When it comes to any monument with a long history like Grand Central, there’s plenty to write home about. As those who have followed this blog for a while know, I have an affinity for railroad postcards, and especially those from Grand Central. Over the past one hundred years, countless cards featuring the Terminal have been printed and sent all over the world.
Part of the reason I find these postcards so interesting is that they are a great way to see how Grand Central has changed over the past 100 years. Many buildings sprang up around the Terminal – most notably in 1929 when the New York Central building was constructed behind, and in 1958 when construction commenced on the Pan Am building. But perhaps most notable are the cards that show what everyone thought Grand Central would look like. Several of the postcards were printed before Grand Central was ever completed – and one even imagined the inside of the Terminal with a glass ceiling, not the painted sky ceiling we are all familiar with (which did appear in an early Warren & Wetmore sketch).
As Grand Central’s centennial is fast approaching, I thought this would be a perfect time to share a collection of Grand Central postcards. Special thanks to Steve Swirsky, as probably about half of these cards are from his collection. Enjoy!
OMG, these are incredible — especially that cutaway view!
But what I obviously missed somewhere along the way, seems to be (if the illustrations here show what I think they do) that the original plans called for the main concourse ceiling to include a huge skylight rather than the constellation mural. Is that right?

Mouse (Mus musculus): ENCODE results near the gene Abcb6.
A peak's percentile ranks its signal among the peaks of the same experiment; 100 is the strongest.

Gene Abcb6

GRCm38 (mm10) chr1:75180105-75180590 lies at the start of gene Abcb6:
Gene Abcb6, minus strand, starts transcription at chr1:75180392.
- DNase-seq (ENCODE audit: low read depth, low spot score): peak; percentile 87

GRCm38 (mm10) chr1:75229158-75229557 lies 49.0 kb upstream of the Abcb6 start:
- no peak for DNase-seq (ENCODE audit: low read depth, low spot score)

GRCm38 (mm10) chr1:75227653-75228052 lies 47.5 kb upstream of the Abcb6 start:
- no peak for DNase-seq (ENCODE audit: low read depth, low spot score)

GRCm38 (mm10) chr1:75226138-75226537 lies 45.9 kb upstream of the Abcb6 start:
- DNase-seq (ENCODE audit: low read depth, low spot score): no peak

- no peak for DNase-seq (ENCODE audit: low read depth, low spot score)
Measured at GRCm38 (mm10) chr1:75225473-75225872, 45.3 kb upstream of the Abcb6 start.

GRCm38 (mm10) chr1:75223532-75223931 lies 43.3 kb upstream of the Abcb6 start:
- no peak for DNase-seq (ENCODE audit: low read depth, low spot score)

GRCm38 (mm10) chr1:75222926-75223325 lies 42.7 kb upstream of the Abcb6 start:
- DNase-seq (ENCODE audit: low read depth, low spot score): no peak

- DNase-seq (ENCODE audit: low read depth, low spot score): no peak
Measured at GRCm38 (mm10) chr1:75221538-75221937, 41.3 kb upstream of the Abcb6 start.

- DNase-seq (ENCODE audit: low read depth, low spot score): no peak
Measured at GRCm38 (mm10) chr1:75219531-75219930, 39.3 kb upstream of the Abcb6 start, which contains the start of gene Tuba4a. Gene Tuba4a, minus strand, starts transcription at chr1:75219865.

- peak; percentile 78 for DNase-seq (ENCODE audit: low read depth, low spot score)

Yeah, I made a comment about it in the post, but I don’t think it was clear, so I rewrote that part… one of the earlier Warren & Wetmore drawings showed a large skylight in the main concourse as opposed to the painted ceiling!
You’re right, I was so entranced by the pictures I hurriedly skimmed your text (sorry!).
To be completely accurate, though, it should be noted that the original skylight idea appears not in one of the drawings, but in two — it’s in that cutaway view as well!
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For anyone who missed it, there’s a great article (and video) in today’s NY Times, excerpted from the forthcoming book, “Grand Central: How a Train Station Transformed America“, by Sam Roberts.
Private Enterprise = the (Very Grand ) Grand Central Terminal
Public Enterprise = inevitable and certain waste , fraud , incomptence , and corruption on a VERY “Grand” ( extensive ) scale , SA the “Big Dig” in Boston —-